This area shows the interception of hurricane "Arthur" in early July of 2014, with the interception lasting from the late evening of July 3 near Morehead City in North Carolina and overnight until early morning on the 4th into the outer banks region near Nags Head. Arthur was the first named storm of the 2014 Atlantic hurricane season and struck North Carolina with winds of 100 MPH, making it a category 2 hurricane on the Saffir-Simpson scale. The storm originated from a trough of low pressure east of Florida during the last week in June. The system became a low pressure area, acquiring tropical characteristics, then a tropical depression. By July 1-2, tropical storm Arthur formed and steadily strengthened into a hurricane late on July 2. The storm was very slow moving, but began drifting north on July 2, taking aim at eastern North Carolina. The storm strengthened and organized steadily, becoming a category 2 storm with 100 MPH winds late on July 3, and made landfall just east of Morehead City / Cape Lookout before Midnight on July 3. The storm continued to the NE, and accelerating, and crossed the Pamlico Sound during the early morning of July 4. The eye then went directly over the outer banks, roughly 5 miles or so south of Nags Head, before going back out to sea just before sunrise on July 4. The storm continued to the NE, weakening over cooler waters on July 5, and made a second landfall near Nova Scotia, Canada. The storm quickly became extratropical after that, with its remnants continuing to the NE over the Canadian Maritimes. My interception and observations of hurricane Arthur are shown in detail in this chase log.

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The list above shows personnel who actively participated in this chase, including myself. I was currently on a long-term computer project in Chicago at this time, so to chase this storm I flew into Raleigh, North Carolina on July 3 to make the target areas (either Morehead City or the outer banks) by that same evening. I wrapped up the intercept during the morning of July 4 near Nags Head and headed back to Raleigh, NC for the night. I flew back to Chicago on the morning of July 5.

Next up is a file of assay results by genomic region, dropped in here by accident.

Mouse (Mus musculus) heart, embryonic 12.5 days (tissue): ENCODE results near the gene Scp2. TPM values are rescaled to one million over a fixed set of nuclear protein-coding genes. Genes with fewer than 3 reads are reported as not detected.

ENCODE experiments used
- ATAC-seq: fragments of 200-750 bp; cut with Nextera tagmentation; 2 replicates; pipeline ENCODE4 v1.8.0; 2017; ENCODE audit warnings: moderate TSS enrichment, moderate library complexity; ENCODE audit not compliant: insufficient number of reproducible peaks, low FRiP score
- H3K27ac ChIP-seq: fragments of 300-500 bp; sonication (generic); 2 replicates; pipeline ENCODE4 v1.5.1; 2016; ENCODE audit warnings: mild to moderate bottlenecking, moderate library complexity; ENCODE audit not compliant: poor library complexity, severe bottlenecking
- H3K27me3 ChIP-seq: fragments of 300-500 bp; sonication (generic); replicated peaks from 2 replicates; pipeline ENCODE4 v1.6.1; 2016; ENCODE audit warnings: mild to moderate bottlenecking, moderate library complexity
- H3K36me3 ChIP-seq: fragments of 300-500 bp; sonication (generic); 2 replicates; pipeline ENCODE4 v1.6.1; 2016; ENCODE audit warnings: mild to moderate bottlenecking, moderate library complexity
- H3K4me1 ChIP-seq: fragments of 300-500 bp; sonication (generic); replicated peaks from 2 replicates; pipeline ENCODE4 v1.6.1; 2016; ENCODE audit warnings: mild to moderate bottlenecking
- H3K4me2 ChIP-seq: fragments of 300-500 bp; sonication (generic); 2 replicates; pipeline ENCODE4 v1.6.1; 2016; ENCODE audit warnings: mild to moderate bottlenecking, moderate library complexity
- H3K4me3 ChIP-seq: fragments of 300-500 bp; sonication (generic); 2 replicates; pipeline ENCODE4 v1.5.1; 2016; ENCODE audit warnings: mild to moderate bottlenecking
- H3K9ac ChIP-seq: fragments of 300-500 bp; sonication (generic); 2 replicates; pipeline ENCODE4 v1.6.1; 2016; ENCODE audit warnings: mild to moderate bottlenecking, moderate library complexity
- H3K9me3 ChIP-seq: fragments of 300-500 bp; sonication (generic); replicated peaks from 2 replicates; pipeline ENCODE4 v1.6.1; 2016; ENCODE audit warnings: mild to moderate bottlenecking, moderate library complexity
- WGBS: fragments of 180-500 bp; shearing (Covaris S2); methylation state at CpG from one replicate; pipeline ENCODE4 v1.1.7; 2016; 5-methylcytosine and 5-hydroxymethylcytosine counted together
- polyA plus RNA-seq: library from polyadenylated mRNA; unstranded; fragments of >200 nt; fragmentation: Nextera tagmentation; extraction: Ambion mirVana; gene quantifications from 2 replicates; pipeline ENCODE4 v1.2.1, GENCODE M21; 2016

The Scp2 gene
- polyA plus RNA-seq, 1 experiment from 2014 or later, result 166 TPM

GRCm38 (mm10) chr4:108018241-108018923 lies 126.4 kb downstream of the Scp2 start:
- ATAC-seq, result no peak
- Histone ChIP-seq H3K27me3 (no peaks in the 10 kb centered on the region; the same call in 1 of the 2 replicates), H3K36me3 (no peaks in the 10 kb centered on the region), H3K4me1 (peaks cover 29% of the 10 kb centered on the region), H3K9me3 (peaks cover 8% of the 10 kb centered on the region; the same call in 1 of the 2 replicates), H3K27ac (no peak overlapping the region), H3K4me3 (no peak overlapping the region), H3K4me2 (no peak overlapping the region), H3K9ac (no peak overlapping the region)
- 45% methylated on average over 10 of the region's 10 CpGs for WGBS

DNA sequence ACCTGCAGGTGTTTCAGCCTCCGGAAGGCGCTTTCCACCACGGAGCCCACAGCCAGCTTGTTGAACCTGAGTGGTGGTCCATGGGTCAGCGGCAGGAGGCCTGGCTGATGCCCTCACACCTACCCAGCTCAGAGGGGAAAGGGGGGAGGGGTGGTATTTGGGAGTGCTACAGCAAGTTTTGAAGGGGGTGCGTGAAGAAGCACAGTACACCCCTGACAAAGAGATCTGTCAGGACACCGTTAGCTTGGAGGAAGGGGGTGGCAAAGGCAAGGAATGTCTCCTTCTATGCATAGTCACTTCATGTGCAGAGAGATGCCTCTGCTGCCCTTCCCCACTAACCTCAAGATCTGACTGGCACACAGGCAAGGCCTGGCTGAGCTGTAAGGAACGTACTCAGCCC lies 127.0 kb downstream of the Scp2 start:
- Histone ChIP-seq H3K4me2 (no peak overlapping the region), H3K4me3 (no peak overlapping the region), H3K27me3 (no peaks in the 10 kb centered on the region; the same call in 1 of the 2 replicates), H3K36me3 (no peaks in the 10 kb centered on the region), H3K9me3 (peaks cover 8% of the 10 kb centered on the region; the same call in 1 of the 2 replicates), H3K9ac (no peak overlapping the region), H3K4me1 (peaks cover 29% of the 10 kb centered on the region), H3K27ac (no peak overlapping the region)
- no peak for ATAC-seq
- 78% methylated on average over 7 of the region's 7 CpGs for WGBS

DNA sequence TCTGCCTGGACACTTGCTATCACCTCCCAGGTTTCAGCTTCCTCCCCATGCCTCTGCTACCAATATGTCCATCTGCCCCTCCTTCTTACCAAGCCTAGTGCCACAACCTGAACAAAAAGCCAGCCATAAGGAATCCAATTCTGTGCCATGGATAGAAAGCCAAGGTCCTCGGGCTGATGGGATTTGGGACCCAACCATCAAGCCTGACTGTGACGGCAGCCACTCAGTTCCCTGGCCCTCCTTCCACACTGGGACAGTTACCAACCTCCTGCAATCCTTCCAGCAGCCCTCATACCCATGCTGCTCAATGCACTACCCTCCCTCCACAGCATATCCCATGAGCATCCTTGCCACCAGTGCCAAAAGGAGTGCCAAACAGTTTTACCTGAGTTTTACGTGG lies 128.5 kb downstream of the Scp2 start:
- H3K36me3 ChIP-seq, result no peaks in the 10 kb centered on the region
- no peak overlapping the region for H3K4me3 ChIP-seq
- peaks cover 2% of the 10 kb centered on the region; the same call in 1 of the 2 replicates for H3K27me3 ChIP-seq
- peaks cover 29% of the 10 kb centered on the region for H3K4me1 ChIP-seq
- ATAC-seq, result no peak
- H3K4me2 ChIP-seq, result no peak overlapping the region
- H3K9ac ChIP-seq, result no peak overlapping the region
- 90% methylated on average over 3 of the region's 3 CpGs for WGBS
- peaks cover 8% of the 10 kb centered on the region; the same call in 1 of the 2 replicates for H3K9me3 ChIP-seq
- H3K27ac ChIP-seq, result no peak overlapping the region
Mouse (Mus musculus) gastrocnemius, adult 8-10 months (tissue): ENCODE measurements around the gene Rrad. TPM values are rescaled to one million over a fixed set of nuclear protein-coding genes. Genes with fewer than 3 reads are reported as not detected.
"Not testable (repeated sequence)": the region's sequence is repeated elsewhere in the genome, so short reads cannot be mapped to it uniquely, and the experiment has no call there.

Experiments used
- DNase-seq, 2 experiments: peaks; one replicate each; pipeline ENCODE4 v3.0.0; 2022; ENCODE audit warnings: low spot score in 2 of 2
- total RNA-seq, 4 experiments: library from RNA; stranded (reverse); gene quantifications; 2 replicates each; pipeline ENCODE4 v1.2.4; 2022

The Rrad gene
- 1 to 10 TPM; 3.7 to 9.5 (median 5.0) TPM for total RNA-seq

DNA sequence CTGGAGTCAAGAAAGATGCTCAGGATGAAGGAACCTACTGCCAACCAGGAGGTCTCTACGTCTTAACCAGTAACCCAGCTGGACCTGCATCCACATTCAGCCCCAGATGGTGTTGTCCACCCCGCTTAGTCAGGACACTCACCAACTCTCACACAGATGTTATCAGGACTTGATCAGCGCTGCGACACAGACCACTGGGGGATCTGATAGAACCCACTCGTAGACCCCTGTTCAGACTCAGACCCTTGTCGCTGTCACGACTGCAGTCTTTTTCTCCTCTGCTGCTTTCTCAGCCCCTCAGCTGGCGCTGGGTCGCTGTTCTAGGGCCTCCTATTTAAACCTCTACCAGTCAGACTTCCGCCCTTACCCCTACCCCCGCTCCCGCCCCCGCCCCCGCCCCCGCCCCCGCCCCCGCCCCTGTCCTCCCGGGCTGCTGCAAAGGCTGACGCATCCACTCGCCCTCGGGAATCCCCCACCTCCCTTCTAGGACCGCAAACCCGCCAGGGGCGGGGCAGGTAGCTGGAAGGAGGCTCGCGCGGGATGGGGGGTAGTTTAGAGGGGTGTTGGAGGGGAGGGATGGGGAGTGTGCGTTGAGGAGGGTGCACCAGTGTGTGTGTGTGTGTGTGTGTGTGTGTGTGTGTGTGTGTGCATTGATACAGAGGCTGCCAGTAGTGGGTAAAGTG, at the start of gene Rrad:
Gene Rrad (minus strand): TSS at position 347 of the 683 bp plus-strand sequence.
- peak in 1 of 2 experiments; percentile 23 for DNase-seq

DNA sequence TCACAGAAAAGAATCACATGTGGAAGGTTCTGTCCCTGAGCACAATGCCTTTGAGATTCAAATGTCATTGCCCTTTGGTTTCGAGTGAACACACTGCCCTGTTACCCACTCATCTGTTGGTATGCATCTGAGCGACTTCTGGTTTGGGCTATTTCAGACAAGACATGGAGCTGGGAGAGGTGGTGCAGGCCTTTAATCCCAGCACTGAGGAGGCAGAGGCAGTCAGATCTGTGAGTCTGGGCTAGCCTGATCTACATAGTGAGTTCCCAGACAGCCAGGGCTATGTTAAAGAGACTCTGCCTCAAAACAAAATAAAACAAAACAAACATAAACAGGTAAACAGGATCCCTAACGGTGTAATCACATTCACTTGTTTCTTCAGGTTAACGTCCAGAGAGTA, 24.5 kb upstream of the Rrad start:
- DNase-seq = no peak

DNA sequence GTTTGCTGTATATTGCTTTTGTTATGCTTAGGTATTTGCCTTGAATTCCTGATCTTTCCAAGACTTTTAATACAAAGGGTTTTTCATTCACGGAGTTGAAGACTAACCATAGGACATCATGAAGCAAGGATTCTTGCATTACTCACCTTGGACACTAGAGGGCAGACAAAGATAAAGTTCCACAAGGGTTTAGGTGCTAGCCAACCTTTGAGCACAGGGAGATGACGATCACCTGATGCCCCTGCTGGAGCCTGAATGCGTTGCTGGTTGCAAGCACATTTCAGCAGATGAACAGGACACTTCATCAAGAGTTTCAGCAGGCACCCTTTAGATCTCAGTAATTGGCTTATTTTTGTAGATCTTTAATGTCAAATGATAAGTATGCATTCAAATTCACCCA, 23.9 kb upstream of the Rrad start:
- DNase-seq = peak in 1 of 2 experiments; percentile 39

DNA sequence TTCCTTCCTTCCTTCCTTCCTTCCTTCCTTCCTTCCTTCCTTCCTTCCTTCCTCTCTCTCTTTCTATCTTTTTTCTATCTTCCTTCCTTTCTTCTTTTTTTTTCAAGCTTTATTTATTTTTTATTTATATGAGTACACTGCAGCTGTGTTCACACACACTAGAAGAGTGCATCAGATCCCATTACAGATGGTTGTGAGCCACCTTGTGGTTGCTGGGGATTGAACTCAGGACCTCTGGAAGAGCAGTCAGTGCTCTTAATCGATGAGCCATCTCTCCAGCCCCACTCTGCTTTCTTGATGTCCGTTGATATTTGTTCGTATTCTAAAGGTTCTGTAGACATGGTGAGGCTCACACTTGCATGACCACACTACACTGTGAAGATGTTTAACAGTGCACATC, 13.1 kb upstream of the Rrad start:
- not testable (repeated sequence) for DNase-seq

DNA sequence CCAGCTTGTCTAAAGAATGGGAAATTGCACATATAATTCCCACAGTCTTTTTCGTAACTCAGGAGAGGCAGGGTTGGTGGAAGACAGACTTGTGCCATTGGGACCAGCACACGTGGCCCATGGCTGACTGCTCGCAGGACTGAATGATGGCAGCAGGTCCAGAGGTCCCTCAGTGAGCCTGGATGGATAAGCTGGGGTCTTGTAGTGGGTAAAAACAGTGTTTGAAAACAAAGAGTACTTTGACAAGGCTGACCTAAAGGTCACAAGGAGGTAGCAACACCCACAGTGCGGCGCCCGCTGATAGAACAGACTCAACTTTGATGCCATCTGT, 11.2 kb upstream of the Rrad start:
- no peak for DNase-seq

Hurricane Arthur Chase Video


The chase map for this observation of hurricane Arthur is shown for the period of July 3 to the 5th of 2014. The main chase was a trip to the main landfall area of hurricane Arthur in coastal areas of North Carolina, mainly on July 3rd to the 4th. In the map, observation areas on the inset appear as red squares, with the flight path to and from Chicago, IL and Raleigh, NC appearing as green lines. The main chase track(s) appear in blue. The yellow swath denotes the path of the core of hurricane Arthur. The main chase vehicle was a 2014 Toyota Yaris. A total of 571 miles was logged on this rental vehicle for the chase.


The images above show two satellite images. The image to the left is the IR / Visible satellite just as hurricane Arthur was coming ashore near Cape Lookout, North Carolina just before midnight on July 3, 2014. The right image is a colorized IR (Infrared) image of hurricane Arthur just offshore of Nags Head, NC near sunrise on July 4, and accelerating offshore to the NE. The satellite presentation is impressive in both images, and shows a well defined eye, especially in the left image.